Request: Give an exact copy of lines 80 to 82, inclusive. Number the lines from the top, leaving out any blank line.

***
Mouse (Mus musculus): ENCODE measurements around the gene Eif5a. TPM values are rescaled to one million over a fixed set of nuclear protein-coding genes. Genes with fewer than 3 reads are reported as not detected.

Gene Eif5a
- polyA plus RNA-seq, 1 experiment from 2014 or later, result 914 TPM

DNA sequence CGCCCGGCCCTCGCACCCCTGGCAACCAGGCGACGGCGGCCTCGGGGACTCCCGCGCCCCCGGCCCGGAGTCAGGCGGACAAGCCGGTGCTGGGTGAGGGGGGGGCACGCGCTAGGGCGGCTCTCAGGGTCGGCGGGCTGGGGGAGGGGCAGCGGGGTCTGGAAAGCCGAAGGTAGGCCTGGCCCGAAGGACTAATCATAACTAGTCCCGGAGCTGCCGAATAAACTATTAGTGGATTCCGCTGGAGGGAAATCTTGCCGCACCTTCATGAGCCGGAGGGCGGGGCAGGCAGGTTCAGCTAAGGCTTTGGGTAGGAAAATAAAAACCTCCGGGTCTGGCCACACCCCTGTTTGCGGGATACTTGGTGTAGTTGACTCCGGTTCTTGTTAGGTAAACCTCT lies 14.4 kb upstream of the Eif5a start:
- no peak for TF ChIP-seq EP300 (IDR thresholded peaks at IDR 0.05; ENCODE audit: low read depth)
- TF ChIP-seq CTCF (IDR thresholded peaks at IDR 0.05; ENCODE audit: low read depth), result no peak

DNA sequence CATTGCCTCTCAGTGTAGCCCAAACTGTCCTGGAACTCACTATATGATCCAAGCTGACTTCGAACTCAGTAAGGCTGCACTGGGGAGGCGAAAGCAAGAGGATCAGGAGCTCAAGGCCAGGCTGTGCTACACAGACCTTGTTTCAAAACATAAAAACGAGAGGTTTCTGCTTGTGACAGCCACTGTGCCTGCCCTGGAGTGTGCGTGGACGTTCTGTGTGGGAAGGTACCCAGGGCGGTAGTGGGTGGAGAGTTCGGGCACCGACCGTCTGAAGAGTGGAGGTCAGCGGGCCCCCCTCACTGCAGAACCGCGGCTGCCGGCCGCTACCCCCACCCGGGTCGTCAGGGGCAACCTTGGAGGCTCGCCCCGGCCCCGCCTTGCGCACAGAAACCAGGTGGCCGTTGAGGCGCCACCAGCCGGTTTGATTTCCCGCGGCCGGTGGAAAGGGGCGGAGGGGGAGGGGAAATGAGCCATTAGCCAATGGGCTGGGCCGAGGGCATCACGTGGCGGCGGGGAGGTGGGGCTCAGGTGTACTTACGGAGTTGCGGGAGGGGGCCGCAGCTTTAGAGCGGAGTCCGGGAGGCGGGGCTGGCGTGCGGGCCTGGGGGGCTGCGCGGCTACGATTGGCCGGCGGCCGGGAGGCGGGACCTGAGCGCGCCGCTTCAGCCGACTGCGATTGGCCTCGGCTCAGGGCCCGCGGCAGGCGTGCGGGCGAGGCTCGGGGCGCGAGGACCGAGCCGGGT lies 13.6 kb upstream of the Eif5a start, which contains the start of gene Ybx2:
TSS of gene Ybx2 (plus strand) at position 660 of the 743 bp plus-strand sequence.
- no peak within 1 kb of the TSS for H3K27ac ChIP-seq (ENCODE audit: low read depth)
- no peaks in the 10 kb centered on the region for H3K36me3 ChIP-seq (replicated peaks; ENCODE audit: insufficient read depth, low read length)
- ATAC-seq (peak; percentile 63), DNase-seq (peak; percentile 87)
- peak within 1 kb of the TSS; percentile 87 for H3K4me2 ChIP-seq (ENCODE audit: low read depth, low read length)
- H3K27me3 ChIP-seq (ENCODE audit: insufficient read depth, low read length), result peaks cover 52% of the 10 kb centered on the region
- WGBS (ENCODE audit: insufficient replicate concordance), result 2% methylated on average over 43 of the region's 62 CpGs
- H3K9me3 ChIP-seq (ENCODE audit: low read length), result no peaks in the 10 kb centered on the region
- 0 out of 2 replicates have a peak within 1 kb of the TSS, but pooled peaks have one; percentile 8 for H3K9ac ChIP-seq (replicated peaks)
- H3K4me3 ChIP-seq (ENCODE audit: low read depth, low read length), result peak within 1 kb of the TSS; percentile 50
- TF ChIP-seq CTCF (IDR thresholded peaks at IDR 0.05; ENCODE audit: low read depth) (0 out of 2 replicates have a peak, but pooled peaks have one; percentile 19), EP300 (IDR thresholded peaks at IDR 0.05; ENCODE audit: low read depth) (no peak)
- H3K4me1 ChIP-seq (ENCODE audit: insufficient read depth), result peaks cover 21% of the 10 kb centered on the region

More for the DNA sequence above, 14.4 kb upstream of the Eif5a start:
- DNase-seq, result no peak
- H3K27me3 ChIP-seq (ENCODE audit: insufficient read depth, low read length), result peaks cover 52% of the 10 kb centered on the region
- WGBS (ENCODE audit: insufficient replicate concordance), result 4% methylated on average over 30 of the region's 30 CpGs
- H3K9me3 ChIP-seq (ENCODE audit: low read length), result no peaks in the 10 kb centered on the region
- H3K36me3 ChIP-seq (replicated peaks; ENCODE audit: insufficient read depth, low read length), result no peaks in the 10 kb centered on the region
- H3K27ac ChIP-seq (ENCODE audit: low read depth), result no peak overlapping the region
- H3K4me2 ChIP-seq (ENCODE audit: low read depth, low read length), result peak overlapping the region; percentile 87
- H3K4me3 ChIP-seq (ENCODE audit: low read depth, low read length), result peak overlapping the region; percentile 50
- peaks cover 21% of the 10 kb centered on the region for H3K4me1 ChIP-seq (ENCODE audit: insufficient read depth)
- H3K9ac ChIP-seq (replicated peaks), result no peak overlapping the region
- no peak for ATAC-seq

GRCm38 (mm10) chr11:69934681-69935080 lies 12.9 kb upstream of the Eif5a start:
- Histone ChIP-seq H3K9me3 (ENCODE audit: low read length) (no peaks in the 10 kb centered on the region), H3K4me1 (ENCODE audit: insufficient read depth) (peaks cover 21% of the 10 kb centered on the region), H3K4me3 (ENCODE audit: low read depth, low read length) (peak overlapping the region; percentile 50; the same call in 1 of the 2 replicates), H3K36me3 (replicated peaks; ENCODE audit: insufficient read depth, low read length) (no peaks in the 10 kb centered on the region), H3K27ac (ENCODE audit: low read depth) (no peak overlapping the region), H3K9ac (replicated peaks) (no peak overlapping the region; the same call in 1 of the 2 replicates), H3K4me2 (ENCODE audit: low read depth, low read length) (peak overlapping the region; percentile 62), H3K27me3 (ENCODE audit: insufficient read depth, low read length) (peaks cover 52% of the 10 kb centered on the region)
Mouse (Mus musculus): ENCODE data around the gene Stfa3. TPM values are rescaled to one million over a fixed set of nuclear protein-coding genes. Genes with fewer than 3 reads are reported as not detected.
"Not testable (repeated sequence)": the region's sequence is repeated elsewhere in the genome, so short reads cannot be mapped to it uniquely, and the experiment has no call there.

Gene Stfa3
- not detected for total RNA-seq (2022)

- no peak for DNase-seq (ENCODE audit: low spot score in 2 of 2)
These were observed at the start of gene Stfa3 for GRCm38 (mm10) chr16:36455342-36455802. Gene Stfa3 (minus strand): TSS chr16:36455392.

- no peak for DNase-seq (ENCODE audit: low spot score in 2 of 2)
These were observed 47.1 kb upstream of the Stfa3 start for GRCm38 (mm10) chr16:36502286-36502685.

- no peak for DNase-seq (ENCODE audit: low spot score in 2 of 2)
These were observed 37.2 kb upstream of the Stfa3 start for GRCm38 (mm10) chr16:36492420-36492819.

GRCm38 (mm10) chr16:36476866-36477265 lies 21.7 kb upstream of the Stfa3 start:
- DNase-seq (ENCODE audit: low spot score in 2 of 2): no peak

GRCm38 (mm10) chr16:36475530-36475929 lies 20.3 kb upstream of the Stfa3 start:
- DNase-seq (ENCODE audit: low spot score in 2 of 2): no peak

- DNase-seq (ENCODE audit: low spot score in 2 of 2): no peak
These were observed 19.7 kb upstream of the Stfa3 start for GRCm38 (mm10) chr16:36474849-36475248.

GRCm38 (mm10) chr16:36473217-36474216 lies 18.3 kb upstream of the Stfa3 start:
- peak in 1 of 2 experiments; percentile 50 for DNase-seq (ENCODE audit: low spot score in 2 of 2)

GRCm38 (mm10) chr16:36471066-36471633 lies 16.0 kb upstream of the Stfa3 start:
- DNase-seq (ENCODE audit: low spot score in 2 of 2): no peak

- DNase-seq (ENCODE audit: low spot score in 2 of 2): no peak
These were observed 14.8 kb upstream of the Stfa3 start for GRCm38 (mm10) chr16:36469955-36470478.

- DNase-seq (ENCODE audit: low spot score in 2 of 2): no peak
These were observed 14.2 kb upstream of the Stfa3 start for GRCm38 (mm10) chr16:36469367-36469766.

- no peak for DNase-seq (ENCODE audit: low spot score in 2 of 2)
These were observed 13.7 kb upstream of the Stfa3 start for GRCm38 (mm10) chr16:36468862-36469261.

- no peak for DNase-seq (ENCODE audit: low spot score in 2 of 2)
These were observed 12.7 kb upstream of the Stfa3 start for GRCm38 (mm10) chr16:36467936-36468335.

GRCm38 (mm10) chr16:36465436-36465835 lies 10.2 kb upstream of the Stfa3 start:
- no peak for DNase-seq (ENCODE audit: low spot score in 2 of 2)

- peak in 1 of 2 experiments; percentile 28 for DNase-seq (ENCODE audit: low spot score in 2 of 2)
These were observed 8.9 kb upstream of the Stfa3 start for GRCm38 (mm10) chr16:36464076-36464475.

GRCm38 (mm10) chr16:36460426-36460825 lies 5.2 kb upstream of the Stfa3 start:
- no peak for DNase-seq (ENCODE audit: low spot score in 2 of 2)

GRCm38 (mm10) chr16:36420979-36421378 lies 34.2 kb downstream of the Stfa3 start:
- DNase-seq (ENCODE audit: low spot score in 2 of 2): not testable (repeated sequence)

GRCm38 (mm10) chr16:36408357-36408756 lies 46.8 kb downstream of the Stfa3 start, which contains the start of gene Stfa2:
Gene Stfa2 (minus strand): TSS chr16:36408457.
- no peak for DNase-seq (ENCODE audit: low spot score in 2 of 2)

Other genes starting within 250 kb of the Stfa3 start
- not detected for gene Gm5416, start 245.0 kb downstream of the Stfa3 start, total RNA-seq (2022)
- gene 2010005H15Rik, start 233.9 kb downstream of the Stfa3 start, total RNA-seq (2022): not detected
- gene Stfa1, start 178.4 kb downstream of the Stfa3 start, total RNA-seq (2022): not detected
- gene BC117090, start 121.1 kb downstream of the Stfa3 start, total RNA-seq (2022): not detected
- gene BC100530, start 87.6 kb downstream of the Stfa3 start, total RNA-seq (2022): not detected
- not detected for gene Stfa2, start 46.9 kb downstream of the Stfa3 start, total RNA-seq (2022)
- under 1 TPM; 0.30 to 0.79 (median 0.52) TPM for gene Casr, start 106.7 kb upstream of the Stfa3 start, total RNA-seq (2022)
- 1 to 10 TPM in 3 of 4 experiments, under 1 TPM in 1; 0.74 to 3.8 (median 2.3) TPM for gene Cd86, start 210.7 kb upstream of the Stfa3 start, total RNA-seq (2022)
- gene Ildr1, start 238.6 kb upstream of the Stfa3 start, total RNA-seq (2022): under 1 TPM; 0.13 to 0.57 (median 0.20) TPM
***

- under 1 TPM; 0.30 to 0.79 (median 0.52) TPM for gene Casr, start 106.7 kb upstream of the Stfa3 start, total RNA-seq (2022)
- 1 to 10 TPM in 3 of 4 experiments, under 1 TPM in 1; 0.74 to 3.8 (median 2.3) TPM for gene Cd86, start 210.7 kb upstream of the Stfa3 start, total RNA-seq (2022)
- gene Ildr1, start 238.6 kb upstream of the Stfa3 start, total RNA-seq (2022): under 1 TPM; 0.13 to 0.57 (median 0.20) TPM